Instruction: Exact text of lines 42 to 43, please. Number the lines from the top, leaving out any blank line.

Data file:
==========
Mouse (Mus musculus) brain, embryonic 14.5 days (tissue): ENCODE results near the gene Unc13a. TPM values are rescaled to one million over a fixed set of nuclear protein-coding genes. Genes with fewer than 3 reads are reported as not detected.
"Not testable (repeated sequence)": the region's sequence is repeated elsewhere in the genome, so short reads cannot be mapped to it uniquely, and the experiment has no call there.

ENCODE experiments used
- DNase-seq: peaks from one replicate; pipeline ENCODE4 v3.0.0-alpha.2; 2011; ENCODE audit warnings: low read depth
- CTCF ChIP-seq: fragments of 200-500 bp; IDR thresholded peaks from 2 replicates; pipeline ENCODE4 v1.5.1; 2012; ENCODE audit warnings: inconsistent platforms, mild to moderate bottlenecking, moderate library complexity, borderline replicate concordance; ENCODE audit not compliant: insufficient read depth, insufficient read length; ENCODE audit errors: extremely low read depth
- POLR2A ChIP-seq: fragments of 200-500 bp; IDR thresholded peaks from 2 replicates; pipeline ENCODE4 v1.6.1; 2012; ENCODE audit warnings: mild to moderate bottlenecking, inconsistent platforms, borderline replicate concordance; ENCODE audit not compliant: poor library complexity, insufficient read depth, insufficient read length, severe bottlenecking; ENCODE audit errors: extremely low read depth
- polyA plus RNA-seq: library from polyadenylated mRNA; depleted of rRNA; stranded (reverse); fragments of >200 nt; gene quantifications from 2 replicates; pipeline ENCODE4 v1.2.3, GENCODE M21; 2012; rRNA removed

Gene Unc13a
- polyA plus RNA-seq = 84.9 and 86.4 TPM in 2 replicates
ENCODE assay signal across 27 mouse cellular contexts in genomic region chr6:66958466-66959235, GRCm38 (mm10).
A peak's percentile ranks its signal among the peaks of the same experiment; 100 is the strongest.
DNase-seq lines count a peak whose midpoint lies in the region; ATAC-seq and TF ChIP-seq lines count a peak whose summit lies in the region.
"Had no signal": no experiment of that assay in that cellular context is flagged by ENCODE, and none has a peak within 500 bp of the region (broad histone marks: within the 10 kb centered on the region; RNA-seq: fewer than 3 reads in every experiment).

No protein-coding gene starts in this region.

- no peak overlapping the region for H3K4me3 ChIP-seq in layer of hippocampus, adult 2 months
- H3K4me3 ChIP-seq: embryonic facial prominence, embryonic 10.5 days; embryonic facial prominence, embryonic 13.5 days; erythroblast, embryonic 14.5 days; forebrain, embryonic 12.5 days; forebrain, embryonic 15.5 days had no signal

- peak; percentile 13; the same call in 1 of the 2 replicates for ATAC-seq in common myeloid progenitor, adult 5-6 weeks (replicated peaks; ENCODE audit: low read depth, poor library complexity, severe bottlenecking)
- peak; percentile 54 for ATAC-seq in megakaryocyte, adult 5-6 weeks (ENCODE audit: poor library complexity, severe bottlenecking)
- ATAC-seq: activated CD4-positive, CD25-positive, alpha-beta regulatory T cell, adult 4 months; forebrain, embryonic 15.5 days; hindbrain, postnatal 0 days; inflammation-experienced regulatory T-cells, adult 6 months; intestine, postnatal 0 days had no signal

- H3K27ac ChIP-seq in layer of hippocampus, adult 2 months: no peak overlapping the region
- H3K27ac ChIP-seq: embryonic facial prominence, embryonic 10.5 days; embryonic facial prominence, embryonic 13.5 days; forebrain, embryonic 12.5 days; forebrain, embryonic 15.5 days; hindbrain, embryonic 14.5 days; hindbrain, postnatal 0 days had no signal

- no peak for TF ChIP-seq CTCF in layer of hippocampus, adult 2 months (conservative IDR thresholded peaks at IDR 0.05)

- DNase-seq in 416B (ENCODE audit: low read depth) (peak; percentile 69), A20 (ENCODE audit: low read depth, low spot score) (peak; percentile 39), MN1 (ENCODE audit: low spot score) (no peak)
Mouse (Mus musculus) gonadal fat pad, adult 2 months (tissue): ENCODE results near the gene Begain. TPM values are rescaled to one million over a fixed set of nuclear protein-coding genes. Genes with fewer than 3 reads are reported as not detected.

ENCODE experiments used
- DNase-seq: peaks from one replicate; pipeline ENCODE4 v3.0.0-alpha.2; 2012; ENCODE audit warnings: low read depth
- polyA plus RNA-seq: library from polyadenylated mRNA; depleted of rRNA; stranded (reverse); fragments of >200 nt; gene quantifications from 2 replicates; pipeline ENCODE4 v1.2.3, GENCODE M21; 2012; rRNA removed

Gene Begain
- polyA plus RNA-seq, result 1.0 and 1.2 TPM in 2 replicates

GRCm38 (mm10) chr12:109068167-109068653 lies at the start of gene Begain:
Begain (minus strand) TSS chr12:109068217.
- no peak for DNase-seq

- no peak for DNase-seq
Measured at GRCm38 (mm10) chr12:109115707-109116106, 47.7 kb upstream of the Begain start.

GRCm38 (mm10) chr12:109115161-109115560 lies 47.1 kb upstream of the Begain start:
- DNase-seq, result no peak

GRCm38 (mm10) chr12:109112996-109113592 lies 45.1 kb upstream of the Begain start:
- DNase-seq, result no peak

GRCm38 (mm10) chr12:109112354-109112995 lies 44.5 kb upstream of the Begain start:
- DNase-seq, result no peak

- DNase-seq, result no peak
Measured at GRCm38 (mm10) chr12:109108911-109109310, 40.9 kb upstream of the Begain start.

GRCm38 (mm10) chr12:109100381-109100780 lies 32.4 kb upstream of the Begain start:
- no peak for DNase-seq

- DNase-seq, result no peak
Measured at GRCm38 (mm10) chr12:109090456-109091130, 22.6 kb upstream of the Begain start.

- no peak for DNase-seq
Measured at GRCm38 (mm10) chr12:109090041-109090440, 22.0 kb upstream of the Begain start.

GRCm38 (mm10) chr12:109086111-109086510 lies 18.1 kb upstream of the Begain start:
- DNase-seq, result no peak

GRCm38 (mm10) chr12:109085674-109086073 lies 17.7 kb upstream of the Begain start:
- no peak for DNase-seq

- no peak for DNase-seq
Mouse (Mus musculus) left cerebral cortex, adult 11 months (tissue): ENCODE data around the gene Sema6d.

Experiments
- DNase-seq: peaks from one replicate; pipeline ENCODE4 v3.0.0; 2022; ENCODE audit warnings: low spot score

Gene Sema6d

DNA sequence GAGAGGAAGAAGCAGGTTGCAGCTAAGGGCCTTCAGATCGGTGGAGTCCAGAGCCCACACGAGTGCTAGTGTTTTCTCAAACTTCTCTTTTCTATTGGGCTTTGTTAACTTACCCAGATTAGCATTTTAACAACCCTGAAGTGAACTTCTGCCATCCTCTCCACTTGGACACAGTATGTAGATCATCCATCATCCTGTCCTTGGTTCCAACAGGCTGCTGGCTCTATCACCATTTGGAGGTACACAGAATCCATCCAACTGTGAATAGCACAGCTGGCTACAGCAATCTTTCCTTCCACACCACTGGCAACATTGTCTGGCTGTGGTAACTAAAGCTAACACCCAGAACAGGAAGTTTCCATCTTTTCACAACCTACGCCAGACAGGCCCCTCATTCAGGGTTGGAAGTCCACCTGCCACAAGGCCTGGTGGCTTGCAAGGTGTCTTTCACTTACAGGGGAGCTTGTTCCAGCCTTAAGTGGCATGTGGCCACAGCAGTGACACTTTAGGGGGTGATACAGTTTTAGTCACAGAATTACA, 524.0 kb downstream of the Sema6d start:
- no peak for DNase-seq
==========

Measured at GRCm38 (mm10) chr12:109108911-109109310, 40.9 kb upstream of the Begain start.

GRCm38 (mm10) chr12:109100381-109100780 lies 32.4 kb upstream of the Begain start: